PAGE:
I know this feeling. I’ve felt it before. It comes whenever I get so overwhelmed by the tasks of my family and of life in general that I forget the loving them part. The how to love me part. That I forget that if I don’t start to love me a bit more, I am going to drown. I mean I literally won’t. It’s not as if we are living within a giant pool. But this is how I imagine it feels. You are sinking underneath slippery and moving parts. There is nothing to hold onto. You can’t quite catch your breath. Things like water which normally feels light, suddenly starts to feel heavy.
My husband gets the kids dressed in matching Jets football gear. This annoys me on many levels; partly because I have been trying to get Ruby to wear that Jets shirt for a full year but only when Daddy the magician suggests it, does she finally want to put it on. She wears it proudly. Dylan and Phil are in matching football attire and they all bound into the room and ask if I will take their photo together. It feels like they are all in on some joke that I am not. They seem so happy, so carefree. So freaking adorable. It bothers me because I want to stay mad at them.
Why do they not have the same ticker of stuff running in their heads? I am looking at them in the midst of this adorable family moment and there is a part of me that is there and another part of me that just has a running list of stuff that has to get done. And I hate myself for that. I feel like a split screen TV. I want to watch the main program, but I can’t take my eyes off that stupid scrolling feed at the bottom of the screen telling me really important things like Khloe Kardashian files for divorce, and Miley twerks with a Christmas Tree. I am having trouble, once again, focusing and prioritizing.
Instead, my own personal ticker reads something like this: I have to finish the kids’ room and start washing the baby stuff and where are their back packs? Did I never unpack them from Friday? Did we get the mail yesterday? Is there still snow gear all over the house? Why do I wash constantly but the laundry hamper is never empty? Can I get the dishes done before my husband’s 87 year old grandmother shows up and starts washing them? How long before she asks me if I’ve hired a cleaning lady? And what about my writing? I need to prioritize that, and my marriage and the kids’ physicals……
And it never stops. Water, sinking, drowning. Phil packs the kids up and takes them for a walk to go get breakfast. I contemplate staying home by myself. There is so much I will accomplish. Which is mostly true. But that overwhelmed feeling will stay with me as long as I stay anywhere where there are constant reminders of my scrolling ticker of stuff. So I hastily pack my laptop and grab my keys to drive 2 minutes away to the local coffee shop.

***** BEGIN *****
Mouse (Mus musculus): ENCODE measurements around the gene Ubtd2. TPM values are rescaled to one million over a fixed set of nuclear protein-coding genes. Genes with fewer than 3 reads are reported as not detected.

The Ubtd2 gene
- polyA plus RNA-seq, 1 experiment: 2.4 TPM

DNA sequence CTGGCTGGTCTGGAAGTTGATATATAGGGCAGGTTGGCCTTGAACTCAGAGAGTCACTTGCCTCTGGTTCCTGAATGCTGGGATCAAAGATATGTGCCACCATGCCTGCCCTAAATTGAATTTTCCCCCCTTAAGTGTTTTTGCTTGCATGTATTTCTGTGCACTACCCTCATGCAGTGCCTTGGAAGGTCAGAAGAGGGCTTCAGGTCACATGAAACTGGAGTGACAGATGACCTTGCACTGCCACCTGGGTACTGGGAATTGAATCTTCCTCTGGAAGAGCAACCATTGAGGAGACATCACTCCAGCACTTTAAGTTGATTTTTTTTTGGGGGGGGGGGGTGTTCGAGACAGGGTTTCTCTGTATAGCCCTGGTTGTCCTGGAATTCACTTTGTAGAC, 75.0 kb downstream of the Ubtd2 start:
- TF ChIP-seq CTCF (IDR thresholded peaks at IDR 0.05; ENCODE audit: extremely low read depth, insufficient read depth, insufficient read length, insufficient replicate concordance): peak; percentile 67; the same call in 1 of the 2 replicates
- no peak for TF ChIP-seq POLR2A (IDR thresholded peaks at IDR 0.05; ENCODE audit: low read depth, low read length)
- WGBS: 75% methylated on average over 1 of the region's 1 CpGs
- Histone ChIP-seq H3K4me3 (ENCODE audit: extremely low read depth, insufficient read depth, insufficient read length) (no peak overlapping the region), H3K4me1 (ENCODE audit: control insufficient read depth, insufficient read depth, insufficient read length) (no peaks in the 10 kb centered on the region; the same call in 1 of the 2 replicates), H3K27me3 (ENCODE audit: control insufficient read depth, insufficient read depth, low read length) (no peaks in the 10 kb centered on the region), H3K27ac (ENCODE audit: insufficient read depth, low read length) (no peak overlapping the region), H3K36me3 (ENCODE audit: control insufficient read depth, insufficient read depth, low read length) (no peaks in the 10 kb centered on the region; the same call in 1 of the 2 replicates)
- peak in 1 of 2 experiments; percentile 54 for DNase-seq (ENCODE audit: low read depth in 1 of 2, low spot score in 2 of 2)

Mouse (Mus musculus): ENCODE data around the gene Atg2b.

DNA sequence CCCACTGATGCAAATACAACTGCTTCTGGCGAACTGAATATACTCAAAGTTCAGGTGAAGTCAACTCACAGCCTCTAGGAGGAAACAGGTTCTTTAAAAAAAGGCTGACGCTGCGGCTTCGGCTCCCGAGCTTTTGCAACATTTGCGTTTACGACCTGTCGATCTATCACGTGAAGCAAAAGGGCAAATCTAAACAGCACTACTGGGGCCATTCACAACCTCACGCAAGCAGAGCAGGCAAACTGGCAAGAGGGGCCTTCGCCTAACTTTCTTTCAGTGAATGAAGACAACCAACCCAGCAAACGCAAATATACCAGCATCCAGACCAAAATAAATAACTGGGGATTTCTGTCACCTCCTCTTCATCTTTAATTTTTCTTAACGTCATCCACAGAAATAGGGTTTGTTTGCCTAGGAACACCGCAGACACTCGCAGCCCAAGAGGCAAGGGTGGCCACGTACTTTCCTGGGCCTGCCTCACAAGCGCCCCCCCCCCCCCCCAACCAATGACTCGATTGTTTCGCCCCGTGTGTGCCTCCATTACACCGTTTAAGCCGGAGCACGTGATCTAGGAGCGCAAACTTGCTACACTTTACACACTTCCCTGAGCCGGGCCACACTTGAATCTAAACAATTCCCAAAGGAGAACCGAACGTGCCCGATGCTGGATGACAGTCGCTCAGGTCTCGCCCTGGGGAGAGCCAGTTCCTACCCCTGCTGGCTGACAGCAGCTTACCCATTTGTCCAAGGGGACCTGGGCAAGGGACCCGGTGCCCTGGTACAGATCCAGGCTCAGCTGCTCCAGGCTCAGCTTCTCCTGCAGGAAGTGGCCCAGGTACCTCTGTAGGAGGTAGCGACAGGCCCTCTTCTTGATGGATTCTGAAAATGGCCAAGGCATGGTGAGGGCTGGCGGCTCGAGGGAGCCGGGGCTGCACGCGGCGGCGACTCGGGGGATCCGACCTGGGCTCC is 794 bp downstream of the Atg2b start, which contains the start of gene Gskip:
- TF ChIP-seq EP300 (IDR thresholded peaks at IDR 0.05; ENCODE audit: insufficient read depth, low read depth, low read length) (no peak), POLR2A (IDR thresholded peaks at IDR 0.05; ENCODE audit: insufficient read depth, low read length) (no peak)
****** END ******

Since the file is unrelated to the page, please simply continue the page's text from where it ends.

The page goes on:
On the way down the street I pass Phil and the kids walking to breakfast. Yet again, they look so frustratingly adorable together. I slow and roll my window down. In my head I can hear myself saying something like, “Do you want a ride?” or “Can I join you for breakfast?” because this is what I do. I get overwhelmed with life and them and then I get really crabby and take it out on them which is completely unfair. Then when they offer me space to breathe I reject it and jump back into the pool. Which makes absolutely no fucking sense. But it is a rare warm Sunday morning with my family. Why wouldn’t I want to have breakfast with them?
In a most unusual break of clarity I catch myself. I know if I stay with them I will keep sinking and the rest of the day they will only get the muddied and wrung out version of me. So for the sake of all of us, I just wave and keep driving. I am not sure if this is the right decision. I leave my adorable family in the rearview mirror. I drive to go find me. To pull me out and separate me from the list of crap and chores and to dos. Just me.
It is 9:41AM. I found me. She was at Starbucks with a decaf latte, an ice water, a bacon sandwich and her own thoughts. I am finding it much easier to breathe and I do so slowly, deliberately. I spend a few minutes with my own thoughts. It is the breakfast of champions; or at least of overwhelmed mothers who forget how important it is to champion themselves once in a great while.